The Trump administration is investigating the FBI into how it handled sexual-abuse allegations against former U.S. gymnastic national-team doctor Larry Nassar following accusations that agents failed to respond to claims made by gymnasts in 2015, the Wall Street Journal reported.
The Department of Justice's inspector general’s probe stems from an internal FBI review into the bureau’s handling of the allegations against Nassar. It reportedly took at least nine months before the FBI officially opened a probe in the disgraced doctor.
Nassar pleaded guilty last year to state sexual-abuse and federal child-pornography charges, though none of the charges included national-team gymnasts’ 2015 allegations, and was sentenced in January to 60 years in federal prison.
The FBI will also face scrutiny from other bodies of government, including Congress and its Senate Judiciary and Senate Commerce committees, which urged in a letter to FBI Director Christopher Wray to provide information and materials related to the bureau’s handling of the allegations.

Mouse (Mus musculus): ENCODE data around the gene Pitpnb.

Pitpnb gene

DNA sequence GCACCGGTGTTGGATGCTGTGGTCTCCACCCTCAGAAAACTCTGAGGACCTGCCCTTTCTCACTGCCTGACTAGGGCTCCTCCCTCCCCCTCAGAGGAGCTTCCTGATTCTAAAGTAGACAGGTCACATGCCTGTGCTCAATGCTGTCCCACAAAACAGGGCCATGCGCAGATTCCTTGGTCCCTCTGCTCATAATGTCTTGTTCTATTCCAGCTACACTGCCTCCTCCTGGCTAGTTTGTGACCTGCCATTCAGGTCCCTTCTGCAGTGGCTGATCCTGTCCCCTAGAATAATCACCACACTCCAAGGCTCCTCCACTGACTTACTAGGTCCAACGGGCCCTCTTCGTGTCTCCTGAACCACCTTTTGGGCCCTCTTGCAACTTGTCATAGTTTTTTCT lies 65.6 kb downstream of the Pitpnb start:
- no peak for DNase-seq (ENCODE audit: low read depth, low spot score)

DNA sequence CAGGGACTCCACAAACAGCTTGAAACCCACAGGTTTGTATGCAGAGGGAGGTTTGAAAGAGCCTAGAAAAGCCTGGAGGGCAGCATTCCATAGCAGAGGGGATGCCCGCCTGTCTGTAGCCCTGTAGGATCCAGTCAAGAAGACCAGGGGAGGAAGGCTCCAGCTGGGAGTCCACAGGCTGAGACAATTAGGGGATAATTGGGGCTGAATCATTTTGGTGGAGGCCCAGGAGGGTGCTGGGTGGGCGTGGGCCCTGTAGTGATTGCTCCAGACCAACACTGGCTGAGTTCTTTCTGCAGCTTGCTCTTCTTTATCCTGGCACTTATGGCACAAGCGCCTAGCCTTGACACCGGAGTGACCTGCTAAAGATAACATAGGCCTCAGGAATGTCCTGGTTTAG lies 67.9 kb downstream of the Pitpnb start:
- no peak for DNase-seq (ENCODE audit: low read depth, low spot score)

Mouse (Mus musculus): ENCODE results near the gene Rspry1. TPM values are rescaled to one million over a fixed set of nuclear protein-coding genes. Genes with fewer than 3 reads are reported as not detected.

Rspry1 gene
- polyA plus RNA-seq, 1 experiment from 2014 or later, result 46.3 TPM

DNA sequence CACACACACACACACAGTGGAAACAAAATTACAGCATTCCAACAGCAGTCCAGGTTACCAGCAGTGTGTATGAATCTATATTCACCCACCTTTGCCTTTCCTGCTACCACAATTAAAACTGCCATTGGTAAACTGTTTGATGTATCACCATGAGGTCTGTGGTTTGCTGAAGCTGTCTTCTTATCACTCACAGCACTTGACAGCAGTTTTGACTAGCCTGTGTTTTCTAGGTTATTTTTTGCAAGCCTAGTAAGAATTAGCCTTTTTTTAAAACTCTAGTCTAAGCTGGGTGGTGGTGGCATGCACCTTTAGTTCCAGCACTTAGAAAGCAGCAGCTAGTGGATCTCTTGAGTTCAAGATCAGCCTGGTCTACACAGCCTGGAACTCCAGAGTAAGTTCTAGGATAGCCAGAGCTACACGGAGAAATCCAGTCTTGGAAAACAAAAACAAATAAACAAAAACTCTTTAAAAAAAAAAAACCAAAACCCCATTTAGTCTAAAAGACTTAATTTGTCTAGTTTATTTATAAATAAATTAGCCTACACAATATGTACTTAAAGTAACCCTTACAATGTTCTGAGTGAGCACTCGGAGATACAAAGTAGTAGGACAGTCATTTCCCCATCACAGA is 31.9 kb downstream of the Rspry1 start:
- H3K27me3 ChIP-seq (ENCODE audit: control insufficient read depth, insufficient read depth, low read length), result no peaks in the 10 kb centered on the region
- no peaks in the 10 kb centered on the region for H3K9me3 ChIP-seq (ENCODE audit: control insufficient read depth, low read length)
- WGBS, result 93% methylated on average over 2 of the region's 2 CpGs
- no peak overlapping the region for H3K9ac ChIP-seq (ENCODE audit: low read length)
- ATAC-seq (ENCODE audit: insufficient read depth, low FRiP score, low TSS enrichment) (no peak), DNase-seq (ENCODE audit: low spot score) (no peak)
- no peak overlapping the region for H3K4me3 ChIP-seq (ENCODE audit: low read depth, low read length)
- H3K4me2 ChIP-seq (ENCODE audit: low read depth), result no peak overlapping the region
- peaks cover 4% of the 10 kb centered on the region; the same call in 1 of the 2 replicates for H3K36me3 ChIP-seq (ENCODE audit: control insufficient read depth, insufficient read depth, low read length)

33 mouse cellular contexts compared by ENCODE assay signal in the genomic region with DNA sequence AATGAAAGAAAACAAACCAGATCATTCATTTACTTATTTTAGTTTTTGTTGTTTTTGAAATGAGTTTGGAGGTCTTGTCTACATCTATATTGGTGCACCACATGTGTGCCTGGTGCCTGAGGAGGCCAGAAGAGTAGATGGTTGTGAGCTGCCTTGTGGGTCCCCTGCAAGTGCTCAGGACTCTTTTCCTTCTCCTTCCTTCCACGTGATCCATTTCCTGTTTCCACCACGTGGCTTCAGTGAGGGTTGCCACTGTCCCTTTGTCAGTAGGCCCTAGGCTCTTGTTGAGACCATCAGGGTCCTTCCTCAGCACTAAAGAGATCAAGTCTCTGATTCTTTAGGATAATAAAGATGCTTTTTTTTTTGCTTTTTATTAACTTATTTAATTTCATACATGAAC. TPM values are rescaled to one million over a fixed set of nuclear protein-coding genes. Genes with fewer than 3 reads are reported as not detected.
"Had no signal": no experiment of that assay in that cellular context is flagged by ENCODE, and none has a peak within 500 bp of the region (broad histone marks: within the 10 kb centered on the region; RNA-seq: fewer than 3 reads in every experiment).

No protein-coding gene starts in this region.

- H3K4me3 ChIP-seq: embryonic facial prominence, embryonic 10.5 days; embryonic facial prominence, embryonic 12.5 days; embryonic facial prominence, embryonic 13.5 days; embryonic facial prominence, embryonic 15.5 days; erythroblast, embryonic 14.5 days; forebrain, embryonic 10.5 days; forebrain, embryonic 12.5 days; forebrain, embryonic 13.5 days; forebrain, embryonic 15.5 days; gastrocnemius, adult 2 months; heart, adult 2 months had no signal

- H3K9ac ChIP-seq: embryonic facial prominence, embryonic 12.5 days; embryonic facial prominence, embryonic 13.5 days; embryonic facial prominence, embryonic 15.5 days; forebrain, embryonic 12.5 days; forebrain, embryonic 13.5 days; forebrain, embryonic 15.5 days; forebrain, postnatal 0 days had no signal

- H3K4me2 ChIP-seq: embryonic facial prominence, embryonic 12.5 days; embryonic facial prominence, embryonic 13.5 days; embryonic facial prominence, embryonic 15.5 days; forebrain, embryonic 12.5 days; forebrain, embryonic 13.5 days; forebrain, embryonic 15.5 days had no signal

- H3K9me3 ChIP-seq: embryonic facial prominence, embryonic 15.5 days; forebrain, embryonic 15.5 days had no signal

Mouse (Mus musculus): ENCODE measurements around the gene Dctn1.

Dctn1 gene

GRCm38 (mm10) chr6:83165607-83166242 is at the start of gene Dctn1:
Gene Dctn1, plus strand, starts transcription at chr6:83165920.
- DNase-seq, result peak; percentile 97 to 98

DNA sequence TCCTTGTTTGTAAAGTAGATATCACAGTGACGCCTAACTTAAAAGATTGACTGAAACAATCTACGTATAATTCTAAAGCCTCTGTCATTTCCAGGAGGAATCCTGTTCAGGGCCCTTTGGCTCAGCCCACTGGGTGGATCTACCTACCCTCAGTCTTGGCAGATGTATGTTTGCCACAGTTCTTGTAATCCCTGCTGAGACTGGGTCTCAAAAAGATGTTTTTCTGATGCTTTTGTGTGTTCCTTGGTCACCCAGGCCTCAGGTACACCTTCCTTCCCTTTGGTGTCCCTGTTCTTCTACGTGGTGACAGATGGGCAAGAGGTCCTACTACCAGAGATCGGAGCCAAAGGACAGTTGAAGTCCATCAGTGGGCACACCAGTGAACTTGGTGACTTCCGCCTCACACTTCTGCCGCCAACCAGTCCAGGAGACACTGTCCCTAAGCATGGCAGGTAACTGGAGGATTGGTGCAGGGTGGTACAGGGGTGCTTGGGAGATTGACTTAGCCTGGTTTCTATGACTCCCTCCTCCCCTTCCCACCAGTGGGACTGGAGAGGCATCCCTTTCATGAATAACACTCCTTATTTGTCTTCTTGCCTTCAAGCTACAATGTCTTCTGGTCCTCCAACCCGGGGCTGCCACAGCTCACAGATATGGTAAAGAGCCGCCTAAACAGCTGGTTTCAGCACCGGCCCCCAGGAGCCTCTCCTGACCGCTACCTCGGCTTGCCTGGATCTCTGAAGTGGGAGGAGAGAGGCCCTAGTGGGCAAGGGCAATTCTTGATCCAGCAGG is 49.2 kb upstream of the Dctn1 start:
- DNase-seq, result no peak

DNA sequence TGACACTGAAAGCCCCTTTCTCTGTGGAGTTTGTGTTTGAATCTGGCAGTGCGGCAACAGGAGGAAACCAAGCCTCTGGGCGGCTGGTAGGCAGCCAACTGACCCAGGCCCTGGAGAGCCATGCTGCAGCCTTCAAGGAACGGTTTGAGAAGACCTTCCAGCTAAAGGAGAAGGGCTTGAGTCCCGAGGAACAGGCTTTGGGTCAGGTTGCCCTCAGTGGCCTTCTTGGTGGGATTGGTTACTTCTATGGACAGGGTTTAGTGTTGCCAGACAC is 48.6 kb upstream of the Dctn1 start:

The DOJ probe will focus on how numerous FBI officials acted on or potentially failed to act on the allegations raised by gymnasts against Nassar and why it took at least nine months until a formal investigation into Nassar was opened.
According to the Journal, the DOJ investigators have already interviewed several people, including athletes and gymnastics officials, as part of their probe efforts. The investigation could potentially lead to criminal charges or disciplinary action.
The investigators are looking into the Indianapolis FBI office’s 2015 handling of the gymnasts’ allegations, the newspaper reported. Former Olympian McKayla Maroney reportedly spoke with a local bureau agent over the phone, rather than in person, concerning the allegations against Nassar, yet the interview didn’t lead to the opening of a formal investigation.
This prompted the DOJ to seek for correspondence between former USA Gymnastics Chief Executive Steve Penny and officials at FBI field offices in Indianapolis and Los Angeles. Penny’s correspondence with the former special agent in charge of the Indianapolis office, W. Jay Abbott, are also being looked at.
Abbott previously told the New York Times that the allegations against Nassar were complicated due to the sensitivity of child sexual-abuse allegations and because “there was a vigorous debate about whether” Nassar’s techniques constituted “a legitimate medical procedure,” as Nassar said himself.